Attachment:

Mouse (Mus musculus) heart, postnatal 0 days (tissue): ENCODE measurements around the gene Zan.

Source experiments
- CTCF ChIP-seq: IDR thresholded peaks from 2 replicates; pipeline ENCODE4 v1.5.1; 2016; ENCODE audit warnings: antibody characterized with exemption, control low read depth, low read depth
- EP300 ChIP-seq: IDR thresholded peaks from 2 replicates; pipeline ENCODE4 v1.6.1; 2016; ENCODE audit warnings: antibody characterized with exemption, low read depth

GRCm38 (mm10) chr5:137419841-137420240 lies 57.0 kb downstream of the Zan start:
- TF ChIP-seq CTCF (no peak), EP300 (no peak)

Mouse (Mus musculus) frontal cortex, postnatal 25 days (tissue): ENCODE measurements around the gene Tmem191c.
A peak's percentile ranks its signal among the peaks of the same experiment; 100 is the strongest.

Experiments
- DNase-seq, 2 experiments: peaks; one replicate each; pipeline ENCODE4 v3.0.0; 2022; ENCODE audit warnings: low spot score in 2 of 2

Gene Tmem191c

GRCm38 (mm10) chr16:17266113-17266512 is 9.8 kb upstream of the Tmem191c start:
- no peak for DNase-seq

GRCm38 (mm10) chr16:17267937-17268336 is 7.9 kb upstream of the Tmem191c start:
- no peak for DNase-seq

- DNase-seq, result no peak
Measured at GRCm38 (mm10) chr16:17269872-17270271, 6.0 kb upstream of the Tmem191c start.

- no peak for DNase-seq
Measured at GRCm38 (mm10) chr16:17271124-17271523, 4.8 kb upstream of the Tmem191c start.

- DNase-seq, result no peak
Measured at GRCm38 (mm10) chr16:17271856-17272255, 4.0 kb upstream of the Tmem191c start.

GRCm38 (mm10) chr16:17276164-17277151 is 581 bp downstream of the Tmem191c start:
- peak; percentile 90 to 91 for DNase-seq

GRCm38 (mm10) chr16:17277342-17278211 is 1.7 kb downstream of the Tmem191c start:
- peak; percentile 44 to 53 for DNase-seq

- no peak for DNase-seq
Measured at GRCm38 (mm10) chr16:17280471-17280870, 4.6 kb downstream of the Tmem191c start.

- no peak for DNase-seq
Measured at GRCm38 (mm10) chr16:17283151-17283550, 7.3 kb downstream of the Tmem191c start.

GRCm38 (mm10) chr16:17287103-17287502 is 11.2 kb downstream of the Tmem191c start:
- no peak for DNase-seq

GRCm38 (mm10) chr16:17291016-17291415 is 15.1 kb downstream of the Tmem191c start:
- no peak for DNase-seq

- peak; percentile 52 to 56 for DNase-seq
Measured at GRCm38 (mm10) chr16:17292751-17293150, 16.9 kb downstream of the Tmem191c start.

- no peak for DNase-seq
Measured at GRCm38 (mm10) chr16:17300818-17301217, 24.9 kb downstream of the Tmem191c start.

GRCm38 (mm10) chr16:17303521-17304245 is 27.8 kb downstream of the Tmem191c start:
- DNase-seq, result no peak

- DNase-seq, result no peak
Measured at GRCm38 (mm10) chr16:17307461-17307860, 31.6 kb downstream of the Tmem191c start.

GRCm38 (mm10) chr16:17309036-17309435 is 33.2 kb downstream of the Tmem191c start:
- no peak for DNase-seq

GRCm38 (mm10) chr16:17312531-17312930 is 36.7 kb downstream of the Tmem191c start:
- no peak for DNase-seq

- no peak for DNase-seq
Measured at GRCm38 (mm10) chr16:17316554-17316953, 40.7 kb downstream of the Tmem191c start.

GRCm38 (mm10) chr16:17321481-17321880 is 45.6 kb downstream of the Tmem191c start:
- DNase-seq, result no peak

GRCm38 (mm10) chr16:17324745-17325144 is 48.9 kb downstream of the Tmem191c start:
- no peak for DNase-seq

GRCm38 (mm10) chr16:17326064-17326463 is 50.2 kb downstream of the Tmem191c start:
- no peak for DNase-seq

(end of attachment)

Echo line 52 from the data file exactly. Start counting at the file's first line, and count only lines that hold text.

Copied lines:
GRCm38 (mm10) chr16:17326064-17326463 is 50.2 kb downstream of the Tmem191c start: